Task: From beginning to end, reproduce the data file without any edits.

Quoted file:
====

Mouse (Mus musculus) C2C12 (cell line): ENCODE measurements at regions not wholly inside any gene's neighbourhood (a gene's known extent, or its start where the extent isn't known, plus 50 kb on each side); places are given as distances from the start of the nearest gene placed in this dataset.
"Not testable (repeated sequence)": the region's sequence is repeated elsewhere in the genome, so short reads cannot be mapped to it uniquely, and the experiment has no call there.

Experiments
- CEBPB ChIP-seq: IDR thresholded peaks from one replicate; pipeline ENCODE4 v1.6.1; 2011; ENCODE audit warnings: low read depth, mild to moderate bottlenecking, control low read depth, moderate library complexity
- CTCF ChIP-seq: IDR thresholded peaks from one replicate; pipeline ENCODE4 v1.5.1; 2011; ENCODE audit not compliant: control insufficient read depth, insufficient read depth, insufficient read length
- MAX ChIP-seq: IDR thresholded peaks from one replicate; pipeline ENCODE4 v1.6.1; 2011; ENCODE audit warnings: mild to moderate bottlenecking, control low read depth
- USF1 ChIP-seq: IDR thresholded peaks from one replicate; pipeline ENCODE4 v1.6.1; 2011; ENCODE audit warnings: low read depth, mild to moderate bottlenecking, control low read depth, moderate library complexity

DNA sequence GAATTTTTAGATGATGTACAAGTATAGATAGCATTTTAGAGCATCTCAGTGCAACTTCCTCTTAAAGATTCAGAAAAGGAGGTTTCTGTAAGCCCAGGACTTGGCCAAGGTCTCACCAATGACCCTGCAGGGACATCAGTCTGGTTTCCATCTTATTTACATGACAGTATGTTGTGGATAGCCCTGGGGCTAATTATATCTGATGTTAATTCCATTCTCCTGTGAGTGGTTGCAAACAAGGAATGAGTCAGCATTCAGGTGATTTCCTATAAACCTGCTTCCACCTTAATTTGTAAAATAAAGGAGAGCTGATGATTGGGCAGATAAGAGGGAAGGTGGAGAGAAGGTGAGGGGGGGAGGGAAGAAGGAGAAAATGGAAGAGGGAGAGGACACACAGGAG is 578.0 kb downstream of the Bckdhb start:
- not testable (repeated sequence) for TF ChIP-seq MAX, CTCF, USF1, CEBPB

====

Mouse (Mus musculus) C2C12 (cell line): ENCODE measurements at regions not wholly inside any gene's neighbourhood (a gene's known extent, or its start where the extent isn't known, plus 50 kb on each side); places are given as distances from the start of the nearest gene placed in this dataset.
"Not testable (repeated sequence)": the region's sequence is repeated elsewhere in the genome, so short reads cannot be mapped to it uniquely, and the experiment has no call there.

Experiments
- CEBPB ChIP-seq: IDR thresholded peaks from one replicate; pipeline ENCODE4 v1.6.1; 2011; ENCODE audit warnings: low read depth, mild to moderate bottlenecking, control low read depth, moderate library complexity
- CTCF ChIP-seq: IDR thresholded peaks from one replicate; pipeline ENCODE4 v1.5.1; 2011; ENCODE audit not compliant: control insufficient read depth, insufficient read depth, insufficient read length
- MAX ChIP-seq: IDR thresholded peaks from one replicate; pipeline ENCODE4 v1.6.1; 2011; ENCODE audit warnings: mild to moderate bottlenecking, control low read depth
- USF1 ChIP-seq: IDR thresholded peaks from one replicate; pipeline ENCODE4 v1.6.1; 2011; ENCODE audit warnings: low read depth, mild to moderate bottlenecking, control low read depth, moderate library complexity

DNA sequence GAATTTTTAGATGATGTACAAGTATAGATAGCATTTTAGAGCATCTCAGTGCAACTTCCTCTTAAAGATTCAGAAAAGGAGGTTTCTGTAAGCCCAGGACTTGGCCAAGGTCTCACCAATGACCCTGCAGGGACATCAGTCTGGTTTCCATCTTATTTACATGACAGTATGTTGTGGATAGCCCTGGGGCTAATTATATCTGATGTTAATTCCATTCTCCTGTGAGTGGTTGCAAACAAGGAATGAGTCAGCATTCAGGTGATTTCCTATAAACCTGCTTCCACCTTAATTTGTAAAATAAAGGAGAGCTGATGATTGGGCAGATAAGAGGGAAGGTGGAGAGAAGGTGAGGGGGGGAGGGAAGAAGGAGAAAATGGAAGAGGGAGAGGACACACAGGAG is 578.0 kb downstream of the Bckdhb start:
- not testable (repeated sequence) for TF ChIP-seq MAX, CTCF, USF1, CEBPB